Earlier this week we published a recap of North Carolina’s legislative redistricting process, subsequent litigation and the impact on the state’s political landscape. The months-long process finally drew to a close later this week when North Carolina enacted court-approved district maps, setting the stage for the 2022 elections and beyond.
On Wednesday, a panel of three North Carolina Superior Court judges approved the N.C. General Assembly’s redrawn electoral maps for the state House and state Senate.
N.C. House Map
N.C. Senate Map
Instead of approving state lawmakers’ congressional districts, the panel enacted interim Congressional maps drawn with the help of three special masters appointed to the case. The interim Congressional districts were adopted for use in the 2022 elections, while the state House and Senate maps approved by the court are intended to be used for the duration of the decade.
Interim Congressional Map
Plaintiffs and defendants in Harper v. Hall appealed various parts of the ruling to the N.C. Supreme Court, which ultimately upheld the lower court’s ruling, giving a final OK to the state House and Senate district maps. Republican leaders, however, could still appeal the Congressional maps to the Supreme Court of the United States.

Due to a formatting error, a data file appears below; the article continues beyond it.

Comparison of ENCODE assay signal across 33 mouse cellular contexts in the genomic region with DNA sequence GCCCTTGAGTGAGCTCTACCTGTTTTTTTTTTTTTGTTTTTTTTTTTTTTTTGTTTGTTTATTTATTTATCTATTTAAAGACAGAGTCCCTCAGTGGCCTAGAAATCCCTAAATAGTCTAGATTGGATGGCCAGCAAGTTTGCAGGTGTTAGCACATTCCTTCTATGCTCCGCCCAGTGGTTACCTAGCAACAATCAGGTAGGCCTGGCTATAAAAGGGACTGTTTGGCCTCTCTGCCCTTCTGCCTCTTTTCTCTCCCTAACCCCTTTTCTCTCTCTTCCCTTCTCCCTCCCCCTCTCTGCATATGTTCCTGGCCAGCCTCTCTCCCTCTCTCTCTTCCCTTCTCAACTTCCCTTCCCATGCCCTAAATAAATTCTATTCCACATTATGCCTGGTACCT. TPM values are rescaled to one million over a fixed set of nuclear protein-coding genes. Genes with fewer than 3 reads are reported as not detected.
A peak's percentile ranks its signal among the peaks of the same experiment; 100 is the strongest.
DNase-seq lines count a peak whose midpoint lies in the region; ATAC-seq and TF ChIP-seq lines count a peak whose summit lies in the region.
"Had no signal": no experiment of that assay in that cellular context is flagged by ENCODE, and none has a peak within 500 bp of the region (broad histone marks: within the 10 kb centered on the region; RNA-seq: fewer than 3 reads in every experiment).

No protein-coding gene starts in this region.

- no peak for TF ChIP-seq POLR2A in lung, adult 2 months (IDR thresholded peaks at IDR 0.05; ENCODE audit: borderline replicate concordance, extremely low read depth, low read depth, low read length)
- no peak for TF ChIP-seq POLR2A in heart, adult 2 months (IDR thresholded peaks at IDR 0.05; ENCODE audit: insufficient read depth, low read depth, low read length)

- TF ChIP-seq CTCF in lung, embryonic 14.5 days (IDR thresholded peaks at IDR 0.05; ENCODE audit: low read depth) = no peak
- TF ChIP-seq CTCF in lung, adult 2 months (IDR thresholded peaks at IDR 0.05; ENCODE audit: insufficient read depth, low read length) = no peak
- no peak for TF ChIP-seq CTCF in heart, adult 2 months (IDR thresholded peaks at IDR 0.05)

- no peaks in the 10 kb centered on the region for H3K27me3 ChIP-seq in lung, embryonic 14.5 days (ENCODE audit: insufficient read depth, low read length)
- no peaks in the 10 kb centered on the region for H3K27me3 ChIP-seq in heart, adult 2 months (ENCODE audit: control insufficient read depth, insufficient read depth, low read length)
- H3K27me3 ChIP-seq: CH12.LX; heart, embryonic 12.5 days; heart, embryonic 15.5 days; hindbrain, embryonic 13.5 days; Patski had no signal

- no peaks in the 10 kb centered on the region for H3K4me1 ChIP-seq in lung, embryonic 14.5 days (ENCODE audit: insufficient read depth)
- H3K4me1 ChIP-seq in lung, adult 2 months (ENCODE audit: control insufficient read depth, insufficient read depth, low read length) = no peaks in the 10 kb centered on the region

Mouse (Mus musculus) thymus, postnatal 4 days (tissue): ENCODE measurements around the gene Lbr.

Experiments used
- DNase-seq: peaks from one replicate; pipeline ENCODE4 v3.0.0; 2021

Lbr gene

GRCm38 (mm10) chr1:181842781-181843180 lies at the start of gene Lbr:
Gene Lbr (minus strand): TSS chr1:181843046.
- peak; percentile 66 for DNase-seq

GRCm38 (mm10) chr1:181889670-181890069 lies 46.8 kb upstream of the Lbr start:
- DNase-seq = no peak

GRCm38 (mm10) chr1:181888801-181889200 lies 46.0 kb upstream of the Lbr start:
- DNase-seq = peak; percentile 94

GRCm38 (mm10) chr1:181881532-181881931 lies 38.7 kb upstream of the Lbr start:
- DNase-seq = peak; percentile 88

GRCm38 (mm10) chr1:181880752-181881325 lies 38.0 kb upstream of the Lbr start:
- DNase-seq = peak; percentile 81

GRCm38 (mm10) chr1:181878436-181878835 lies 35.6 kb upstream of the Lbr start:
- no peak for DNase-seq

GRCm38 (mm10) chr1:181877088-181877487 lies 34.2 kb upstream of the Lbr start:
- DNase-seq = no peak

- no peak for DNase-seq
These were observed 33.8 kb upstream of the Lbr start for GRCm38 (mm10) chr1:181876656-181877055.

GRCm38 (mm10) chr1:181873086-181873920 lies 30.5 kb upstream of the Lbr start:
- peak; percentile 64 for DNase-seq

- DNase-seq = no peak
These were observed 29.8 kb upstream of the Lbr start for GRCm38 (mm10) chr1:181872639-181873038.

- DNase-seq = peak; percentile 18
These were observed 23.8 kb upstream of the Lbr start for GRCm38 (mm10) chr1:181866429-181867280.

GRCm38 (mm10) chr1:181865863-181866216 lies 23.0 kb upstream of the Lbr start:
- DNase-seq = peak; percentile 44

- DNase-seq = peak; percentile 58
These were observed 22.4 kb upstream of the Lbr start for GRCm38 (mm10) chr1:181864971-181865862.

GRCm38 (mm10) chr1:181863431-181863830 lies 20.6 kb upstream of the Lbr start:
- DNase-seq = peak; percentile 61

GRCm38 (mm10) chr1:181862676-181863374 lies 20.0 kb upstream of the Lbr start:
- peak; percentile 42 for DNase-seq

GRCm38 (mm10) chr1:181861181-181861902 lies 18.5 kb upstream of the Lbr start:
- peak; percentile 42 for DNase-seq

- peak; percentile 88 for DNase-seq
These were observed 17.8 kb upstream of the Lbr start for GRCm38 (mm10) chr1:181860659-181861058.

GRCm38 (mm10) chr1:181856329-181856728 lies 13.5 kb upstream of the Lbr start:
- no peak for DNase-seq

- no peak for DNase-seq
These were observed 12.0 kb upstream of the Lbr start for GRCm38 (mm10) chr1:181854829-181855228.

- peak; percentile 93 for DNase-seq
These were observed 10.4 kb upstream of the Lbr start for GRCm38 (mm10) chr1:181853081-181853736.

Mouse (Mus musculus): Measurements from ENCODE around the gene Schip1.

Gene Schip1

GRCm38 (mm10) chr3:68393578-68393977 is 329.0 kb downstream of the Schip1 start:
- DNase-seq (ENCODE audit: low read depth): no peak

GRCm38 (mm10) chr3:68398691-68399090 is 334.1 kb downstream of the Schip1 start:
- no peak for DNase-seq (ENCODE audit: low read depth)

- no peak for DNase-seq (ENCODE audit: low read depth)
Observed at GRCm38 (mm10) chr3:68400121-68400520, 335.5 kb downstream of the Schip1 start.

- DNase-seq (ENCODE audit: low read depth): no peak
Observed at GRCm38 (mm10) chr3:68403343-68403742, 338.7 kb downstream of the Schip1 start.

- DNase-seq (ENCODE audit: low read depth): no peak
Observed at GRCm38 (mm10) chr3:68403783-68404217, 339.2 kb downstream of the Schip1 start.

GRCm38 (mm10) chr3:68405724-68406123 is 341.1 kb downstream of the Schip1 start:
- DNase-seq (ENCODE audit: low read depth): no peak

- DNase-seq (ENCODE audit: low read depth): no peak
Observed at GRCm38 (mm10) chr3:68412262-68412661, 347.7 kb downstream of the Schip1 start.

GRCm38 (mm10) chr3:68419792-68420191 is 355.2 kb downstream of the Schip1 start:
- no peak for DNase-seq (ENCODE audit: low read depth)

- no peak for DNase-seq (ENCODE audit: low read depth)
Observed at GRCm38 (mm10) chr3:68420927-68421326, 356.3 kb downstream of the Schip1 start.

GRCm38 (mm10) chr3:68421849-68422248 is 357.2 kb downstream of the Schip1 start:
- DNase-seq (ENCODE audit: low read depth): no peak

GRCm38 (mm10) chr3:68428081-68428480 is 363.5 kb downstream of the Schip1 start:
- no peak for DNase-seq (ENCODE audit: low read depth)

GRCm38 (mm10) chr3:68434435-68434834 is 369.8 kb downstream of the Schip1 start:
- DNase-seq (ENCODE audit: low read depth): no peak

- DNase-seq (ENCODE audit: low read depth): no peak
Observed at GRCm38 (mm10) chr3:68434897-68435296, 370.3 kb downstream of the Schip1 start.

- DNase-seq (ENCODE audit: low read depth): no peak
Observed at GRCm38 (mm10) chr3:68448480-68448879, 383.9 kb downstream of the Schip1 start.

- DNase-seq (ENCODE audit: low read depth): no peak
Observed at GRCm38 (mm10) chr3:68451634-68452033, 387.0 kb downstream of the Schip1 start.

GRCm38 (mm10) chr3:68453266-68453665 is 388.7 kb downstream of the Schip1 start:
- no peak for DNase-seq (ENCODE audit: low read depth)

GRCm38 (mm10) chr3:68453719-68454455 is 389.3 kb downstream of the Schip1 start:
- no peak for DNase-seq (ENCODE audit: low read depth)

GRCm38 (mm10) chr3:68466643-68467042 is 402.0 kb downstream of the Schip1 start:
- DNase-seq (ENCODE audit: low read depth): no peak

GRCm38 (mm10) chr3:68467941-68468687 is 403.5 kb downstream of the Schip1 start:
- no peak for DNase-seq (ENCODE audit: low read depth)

Enactment of the new maps allowed for candidate filing to begin after a delay of more than two months. Filing for the 2022 election resumed across the state at 8 a.m. on Feb. 24 and will remain open through March 4.
Many candidates found their campaign plans placed in limbo as Harper v. Hall made its way through the courts, awaiting the final maps to be enacted in order to have a clear idea of what their district would include. Now, many candidates running in the 2022 elections have re-announced their plans to run for newly drawn districts.
The primary election will be held on May 17 and the general election on Nov. 8.
The new maps used in the 2022 elections will determine North Carolina’s political makeup, as well as affect which party controls the U.S. House of Representatives, where Republicans need only flip a handful of seats to regain control. The 2022 midterms are sure to be a competitive and expensive election year, leading into and providing a glimpse at what to expect in the 2024 presidential election year just around the corner.
Check back as we continue to stay up-to-date on all things North Carolina politics, elections and beyond, here.